Calls to postpone decision to cut free parking in Babergh
- Credit: Charlotte Bond
An open letter has been written urging Babergh cabinet members to reconsider making a decision on the slashing of free parking in the district, following concerns it would make the recovery from Covid-19 more difficult.
Hadleigh Town Council and Sudbury Town Council have penned the letter to Babergh District councillors following a swathe of public backlash over its plans to cut free parking from three hours to one hour, a slight improvement on the original 30 minutes suggested.
It follows a petition put forward by Stephen Laing which called on the council to maintain free parking in all Hadleigh car parks and called for a decision to only take place after a full public consultation.
Ahead of the cabinet meeting on Thursday where a decision is set to be made, councillor Frank Minns, mayor of Hadleigh Town Council, and councillor Jack Owen, mayor of Sudbury Town Council, have written to Babergh District cabinet members to further address their concerns.
The letter states that both councils are "very concerned" about the plans to reduce the period of uncharged car parking, urging cabinet members not to make any decision to change this until we have recovered from the Covid-19 pandemic and until the Strategic Parking Review has been developed.
It said consultation with the town councils and business owners must be an essential part of any major change to the parking scheme and this has not happened.
"We are ready to work with you over this year to develop the rational for any necessary changes, but it must be done through consultation with all interested parties and must retain the popular support of our residents and business communities," they said.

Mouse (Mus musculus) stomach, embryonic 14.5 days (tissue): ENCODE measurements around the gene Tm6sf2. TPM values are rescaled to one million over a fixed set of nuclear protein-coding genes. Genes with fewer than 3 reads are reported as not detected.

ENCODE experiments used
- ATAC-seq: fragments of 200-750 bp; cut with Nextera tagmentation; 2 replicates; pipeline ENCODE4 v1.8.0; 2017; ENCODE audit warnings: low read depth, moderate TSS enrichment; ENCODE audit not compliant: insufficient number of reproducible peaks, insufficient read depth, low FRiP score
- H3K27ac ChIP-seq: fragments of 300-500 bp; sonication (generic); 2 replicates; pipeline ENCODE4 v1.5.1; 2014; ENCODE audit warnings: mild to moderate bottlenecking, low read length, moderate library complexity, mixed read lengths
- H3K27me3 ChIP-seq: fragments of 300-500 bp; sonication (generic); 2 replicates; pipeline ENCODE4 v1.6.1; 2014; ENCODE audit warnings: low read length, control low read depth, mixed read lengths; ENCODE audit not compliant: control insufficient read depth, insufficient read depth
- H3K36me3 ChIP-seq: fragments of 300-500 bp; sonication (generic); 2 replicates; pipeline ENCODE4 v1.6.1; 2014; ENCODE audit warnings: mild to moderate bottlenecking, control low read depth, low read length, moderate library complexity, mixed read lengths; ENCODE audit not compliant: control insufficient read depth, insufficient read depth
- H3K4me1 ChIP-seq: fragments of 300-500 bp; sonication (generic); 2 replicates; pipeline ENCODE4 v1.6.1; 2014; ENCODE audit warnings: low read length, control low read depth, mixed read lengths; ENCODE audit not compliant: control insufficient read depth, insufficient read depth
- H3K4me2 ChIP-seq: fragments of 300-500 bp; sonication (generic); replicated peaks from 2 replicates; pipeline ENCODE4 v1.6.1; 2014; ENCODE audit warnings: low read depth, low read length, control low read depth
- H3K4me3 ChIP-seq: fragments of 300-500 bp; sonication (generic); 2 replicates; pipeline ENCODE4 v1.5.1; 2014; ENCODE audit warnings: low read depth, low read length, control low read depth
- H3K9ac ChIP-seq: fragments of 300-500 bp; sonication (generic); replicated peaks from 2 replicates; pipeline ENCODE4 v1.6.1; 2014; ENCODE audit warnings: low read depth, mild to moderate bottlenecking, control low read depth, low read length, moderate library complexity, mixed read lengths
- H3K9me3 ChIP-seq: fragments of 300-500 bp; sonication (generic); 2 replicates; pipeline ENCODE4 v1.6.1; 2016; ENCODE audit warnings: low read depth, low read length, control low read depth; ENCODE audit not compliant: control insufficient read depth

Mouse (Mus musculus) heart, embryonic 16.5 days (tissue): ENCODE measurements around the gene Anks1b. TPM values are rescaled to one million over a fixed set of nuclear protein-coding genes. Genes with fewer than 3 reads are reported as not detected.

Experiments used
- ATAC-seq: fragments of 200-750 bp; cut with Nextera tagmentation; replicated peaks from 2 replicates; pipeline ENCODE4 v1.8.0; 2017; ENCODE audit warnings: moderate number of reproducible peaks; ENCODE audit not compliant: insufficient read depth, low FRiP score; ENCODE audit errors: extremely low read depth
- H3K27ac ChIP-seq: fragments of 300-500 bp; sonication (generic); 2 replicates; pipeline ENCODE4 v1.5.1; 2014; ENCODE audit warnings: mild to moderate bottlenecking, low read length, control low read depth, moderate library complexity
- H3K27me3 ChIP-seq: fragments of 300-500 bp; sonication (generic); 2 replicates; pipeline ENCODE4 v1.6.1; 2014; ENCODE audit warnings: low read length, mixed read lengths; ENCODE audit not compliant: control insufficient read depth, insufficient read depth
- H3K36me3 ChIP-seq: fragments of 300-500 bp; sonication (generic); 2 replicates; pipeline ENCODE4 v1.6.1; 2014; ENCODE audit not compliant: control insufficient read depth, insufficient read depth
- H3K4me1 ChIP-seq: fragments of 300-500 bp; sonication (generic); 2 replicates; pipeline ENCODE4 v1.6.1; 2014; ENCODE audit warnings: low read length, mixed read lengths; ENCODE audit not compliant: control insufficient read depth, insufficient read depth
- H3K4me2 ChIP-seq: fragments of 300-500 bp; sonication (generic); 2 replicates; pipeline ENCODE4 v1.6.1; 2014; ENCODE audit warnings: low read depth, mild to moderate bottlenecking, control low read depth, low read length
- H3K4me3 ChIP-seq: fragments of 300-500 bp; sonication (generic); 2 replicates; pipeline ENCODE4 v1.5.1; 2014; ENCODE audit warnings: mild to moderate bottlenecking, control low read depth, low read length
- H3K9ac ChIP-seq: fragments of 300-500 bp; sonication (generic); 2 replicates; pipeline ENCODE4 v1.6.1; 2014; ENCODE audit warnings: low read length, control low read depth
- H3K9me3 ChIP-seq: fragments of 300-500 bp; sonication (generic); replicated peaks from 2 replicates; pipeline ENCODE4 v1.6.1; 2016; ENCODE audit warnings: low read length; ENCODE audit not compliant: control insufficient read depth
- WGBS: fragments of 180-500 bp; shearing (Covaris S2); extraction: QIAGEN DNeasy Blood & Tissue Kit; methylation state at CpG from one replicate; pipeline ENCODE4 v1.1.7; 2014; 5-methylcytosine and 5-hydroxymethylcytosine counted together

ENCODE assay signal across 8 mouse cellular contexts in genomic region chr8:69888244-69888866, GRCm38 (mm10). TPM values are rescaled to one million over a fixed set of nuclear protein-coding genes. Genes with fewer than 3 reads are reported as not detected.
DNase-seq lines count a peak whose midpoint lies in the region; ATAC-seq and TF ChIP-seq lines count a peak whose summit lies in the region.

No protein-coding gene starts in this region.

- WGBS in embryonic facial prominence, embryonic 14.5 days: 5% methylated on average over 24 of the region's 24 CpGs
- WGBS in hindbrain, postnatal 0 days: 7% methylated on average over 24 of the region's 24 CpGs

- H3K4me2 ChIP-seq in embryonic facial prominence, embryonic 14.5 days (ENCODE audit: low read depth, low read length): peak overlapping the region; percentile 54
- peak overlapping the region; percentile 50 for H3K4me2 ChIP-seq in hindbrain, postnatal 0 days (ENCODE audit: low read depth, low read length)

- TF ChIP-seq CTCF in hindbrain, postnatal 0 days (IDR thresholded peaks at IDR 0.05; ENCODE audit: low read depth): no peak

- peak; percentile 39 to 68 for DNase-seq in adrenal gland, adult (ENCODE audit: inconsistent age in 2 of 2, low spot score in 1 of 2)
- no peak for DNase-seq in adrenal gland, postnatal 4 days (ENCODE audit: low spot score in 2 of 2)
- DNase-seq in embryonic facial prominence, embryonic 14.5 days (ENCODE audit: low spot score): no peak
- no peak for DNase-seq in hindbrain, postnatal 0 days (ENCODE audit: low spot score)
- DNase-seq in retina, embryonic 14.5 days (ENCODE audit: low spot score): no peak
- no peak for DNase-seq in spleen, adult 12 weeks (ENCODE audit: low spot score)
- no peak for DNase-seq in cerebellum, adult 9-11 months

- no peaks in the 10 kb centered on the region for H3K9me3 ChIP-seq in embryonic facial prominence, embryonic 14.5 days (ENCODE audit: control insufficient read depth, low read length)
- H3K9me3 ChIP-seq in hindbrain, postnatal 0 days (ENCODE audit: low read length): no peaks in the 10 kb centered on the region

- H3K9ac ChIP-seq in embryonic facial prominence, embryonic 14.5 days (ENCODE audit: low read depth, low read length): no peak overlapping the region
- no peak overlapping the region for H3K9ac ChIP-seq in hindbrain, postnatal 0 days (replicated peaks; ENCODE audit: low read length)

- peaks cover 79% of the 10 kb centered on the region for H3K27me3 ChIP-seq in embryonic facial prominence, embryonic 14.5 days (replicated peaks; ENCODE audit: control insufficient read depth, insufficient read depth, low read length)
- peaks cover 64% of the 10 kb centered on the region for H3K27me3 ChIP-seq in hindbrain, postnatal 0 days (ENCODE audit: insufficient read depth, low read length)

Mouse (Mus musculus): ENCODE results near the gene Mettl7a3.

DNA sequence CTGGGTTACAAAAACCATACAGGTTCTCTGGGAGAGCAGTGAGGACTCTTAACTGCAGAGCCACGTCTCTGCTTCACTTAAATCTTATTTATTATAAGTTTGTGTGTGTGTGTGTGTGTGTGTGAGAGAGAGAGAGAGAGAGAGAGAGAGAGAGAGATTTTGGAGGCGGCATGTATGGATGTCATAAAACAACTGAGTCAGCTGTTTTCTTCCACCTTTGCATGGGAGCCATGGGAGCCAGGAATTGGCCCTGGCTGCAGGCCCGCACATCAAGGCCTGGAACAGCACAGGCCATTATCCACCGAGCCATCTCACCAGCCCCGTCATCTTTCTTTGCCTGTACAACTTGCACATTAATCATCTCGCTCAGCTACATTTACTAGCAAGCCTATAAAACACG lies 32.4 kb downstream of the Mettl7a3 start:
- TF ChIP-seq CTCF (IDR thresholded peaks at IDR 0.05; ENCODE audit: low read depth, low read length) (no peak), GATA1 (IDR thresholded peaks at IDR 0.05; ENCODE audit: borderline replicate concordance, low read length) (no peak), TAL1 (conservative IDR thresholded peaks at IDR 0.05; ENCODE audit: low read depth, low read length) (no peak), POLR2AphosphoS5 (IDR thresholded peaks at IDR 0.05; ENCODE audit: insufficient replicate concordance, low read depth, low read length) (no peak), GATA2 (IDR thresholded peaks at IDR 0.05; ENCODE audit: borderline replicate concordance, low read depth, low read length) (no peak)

"Together, Hadleigh and Sudbury comprise the economic heart of Babergh District with a third of Babergh residents living within five miles of the town centre shops.
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"Both towns have many small independent retailers who believe that their trade depends on casual shoppers wandering past and dropping in on a whim to make unplanned purchases.
"This is only possible if they are not worried about exceeding their parking time limit and the current three hours uncharged parking allows reasonable time for this style of shopping.
"The current proposals to reduce this to only one hour will damage business confidence and make the recovery from Covid-19 all the more difficult."
The two councils said they believe the Strategic Parking Review later this year is the forum to consider any changes to the periods of uncharged town centre parking.
It called on members to postpone any decision until these processes have been completed and all the relevant facts have been fully considered.
Babergh has said any income generated from tariffs would be directly ploughed back into improving parking facilities and supporting the wider vision for its towns. Changes to charges was also "vital in encouraging a shift change towards more sustainable travel and meeting our climate change ambitions".